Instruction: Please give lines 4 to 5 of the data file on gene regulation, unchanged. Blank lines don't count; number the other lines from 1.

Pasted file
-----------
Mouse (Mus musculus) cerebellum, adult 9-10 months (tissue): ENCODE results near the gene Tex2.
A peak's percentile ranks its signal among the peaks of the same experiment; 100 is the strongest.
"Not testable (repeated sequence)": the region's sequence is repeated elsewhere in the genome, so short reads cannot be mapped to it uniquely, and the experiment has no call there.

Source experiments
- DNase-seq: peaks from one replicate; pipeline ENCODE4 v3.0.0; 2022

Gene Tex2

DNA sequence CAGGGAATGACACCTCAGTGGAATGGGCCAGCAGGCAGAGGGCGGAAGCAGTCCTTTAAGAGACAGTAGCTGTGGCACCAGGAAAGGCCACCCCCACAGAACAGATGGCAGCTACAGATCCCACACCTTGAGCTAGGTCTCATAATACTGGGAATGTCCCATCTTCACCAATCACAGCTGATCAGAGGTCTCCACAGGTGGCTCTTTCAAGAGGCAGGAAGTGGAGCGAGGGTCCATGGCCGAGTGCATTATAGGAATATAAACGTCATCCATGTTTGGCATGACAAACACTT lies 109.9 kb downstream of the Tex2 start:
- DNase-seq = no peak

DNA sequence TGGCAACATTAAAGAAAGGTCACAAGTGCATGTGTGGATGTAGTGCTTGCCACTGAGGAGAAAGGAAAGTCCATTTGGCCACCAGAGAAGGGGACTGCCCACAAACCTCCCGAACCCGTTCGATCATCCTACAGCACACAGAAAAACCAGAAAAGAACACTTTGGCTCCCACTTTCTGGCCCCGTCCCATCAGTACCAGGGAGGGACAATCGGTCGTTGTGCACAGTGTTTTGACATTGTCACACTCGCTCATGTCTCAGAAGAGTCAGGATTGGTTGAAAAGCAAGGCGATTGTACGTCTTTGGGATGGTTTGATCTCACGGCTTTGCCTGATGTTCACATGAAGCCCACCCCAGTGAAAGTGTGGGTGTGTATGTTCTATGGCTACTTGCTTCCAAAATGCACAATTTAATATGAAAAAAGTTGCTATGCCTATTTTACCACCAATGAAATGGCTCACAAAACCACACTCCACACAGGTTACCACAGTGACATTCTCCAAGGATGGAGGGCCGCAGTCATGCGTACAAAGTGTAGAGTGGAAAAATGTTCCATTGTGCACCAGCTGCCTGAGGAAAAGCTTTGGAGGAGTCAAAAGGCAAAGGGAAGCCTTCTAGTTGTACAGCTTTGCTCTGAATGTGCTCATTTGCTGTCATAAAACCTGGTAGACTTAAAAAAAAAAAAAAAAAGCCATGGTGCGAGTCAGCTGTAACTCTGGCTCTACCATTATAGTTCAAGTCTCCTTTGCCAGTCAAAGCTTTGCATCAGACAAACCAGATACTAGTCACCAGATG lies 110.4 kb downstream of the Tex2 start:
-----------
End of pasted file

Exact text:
Source experiments
- DNase-seq: peaks from one replicate; pipeline ENCODE4 v3.0.0; 2022